Conservatives are readying for battle as President Barack Obama stands poised to name a third justice to the Supreme Court and reshape it more than any president in recent history.
With four of the nine justices in their 70s – and a Democratic Senate that was strengthened with Tuesday’s elections – Obama can choose to maintain the delicate balance on the court – or tip it even further in the liberal direction.
The latter has conservatives most worried, especially with the court possibly hearing cases on campaign finance reform or same-sex marriage in future terms.
Curt Levey, president of the Committee for Justice, said conservatives are determined to prevent Obama from "giving us another Warren Court," The Wall Street Journal reports.
A Republican appointed by President Dwight Eisenhower, the Warren Court returned such liberal decisions as the Brown v. Board of Education ruling in 1954, which abolished school segregation.
Levey has circulated emails with the headline "Obama Court Nightmares," illustrated with a 1957 Time magazine cover featuring Warren, The Journal reports.
In his 2008 campaign, Obama cited Warren, a California governor and attorney general who had never served on the bench, as exemplifying the experience he thought belonged on the Supreme Court, according to The Journal.
Ed Whelan, president of the Ethics and Public Policy Center, said that the Harriet Miers debacle under President George W. Bush in 2005 galvanized Republicans on the issue.
“The conservative base, now highly mobilized over Supreme Court nominations, will no longer accept the White House’s word on a nominee,” Whelan said in a National Review article published before the election. “It will insist on a high-quality pick, and it will inflict severe political costs on a White House that makes a suspect pick.”
Regardless, “President Obama will nominate diverse judicial liberals,” Whelan said.
And the president, a graduate of the Harvard Law School who taught constitutional law, did that in his first term, with the appointments of Justices Sonia Sotomayor and Elena Kagan.
They join four justices who are in their 70s. Two – Ruth Bader Ginsburg, the eldest, at 79, and Stephen Breyer, 74 – are liberals. The remaining two – Antonin Scalia and Anthony Kennedy, both 76 – are conservatives.
Among possible Obama appointees, according to The Journal, is Judge Paul Watford, 45, who was confirmed earlier this year to the Ninth U.S. Circuit Court of Appeals in San Francisco.
A former federal prosecutor and corporate lawyer, Watford clerked both for Justice Ginsburg and Ninth Circuit Judge Alex Kozinski, appointed by Ronald Reagan, The Journal reports.
Ian Millhiser of the left-leaning Center for American Progress told The Journal that if Obama wanted "someone young with U.S. Court of Appeals experience who has the traditional indicia of being a brilliant legal mind, the name that stands out is Paul Watford."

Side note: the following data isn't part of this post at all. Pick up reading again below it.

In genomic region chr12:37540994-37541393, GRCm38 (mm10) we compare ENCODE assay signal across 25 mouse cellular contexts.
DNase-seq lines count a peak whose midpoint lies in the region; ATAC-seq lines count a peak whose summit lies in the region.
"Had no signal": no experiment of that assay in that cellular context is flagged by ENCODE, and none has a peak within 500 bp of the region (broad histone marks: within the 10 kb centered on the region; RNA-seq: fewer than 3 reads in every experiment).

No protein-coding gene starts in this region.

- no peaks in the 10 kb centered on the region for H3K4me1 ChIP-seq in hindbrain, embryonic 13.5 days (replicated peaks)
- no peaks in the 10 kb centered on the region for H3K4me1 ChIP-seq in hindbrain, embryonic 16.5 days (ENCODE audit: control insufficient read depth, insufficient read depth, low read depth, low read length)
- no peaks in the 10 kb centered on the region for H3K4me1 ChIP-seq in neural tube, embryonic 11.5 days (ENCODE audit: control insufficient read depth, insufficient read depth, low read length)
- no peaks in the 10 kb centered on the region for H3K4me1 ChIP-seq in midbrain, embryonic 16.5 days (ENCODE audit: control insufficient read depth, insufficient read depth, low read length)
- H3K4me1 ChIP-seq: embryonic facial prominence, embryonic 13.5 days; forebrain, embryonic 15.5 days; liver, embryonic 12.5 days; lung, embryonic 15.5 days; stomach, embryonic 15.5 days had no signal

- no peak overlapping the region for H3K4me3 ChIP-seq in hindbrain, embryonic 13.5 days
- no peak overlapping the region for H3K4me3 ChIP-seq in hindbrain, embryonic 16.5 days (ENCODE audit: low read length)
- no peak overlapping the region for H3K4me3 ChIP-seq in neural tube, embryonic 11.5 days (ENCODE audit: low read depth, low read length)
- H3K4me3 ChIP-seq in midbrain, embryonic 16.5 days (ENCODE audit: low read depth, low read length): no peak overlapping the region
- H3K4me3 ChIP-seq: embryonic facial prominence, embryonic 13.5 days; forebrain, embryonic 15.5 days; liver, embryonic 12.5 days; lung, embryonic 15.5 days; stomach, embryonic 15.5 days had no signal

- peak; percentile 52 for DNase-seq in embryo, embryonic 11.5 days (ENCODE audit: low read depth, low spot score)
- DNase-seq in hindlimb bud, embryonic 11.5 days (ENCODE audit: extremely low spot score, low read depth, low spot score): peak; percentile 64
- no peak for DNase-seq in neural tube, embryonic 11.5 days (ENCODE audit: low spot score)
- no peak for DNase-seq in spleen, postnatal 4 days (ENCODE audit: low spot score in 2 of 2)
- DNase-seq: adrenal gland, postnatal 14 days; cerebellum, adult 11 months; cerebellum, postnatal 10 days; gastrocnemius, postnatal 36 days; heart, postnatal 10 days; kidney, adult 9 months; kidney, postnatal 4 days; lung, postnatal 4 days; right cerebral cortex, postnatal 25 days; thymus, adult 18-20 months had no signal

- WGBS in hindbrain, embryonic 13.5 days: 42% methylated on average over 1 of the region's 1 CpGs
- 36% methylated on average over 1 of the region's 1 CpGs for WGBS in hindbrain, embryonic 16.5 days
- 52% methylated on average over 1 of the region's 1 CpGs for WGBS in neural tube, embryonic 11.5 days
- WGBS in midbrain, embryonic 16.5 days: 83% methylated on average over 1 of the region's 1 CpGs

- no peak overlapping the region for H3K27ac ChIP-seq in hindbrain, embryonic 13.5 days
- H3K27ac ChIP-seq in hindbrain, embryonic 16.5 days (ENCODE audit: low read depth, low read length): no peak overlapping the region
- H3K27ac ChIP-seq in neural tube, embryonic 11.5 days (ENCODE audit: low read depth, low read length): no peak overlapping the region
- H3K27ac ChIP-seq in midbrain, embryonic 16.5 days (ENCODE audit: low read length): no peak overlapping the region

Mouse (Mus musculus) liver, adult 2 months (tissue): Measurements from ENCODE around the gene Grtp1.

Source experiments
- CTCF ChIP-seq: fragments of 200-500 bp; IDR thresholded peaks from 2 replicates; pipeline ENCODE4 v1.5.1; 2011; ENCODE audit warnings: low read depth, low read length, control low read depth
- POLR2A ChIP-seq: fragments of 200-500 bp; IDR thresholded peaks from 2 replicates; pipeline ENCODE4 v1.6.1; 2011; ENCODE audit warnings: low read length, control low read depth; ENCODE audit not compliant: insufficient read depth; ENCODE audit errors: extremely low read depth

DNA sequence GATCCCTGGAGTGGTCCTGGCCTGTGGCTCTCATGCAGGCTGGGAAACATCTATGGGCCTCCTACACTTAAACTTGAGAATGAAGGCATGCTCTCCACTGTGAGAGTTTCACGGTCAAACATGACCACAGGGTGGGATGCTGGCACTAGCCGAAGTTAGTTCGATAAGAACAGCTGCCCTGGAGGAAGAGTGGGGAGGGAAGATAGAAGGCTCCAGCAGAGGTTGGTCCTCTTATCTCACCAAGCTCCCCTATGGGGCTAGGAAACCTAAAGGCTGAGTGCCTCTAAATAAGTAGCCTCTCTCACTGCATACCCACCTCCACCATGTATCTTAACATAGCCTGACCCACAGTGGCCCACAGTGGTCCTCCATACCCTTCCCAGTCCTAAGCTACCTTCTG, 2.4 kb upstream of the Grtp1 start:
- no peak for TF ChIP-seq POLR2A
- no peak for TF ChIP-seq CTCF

If appointed, Watford would become the third African American to sit on the Supreme Court, after Thurgood Marshall and Justice Clarence Thomas.
One other name mentioned by The Journal, also from the Ninth Circuit, is Judge Mary Murguia. Obama elevated her from the federal district court in Arizona.
The daughter of Mexican immigrants, Murguia attended the University of Kansas and served as a federal prosecutor in Arizona under then-U.S. Attorney Janet Napolitano, now Homeland Security Secretary.
If confirmed, she would be the second Hispanic woman on the high court, after Justice Sotomayor.
The biggest change to the Supreme Court, however, would come if either Scalia or Kennedy retired.
“It's replacing Scalia or Kennedy, then we're really talking Armageddon," Levey told The Journal.
But since the GOP lost both the White House and the Senate on Tuesday, Obama should have “a lot of deference” should he decide to replace – say – Justice Ginsburg with another liberal or like-minded nominee, Levey said.
Whelan, of the National Review, disagrees.
“This view is badly misguided,” he said in a Thursday post. “The Sotomayor and Kagan confirmation battles—both of which involved replacing a liberal with a liberal and both of which, of course, came after Republicans lost the 2008 presidential election and lots of Senate seats—show that Republican senators have moved decisively away from the deference-to-the-president model that Democratic senators long ago abandoned.
“I don’t see why anyone would think that Republican senators would or should unilaterally return to that model.
“Further,” he added, “conservatives shouldn’t set a lower bar for a nominee who is replacing a liberal justice than for one who is replacing a conservative. Instead, we should make the case that conservative judicial principles are the right judicial principles and that anyone who doesn’t embrace those principles is unfit for the court.
“We need to work to build a court with a supermajority of sound justices, not to preserve the unsatisfactory status quo.
“To be sure, absent a filibuster, the sizable Democratic majority in the next Senate virtually guarantees that an Obama nominee will be confirmed,” Whelan said. “But conservatives should fight the fight on grounds of judicial philosophy, and Obama and Senate Democrats should be forced to pay a high political cost for a bad nominee.”
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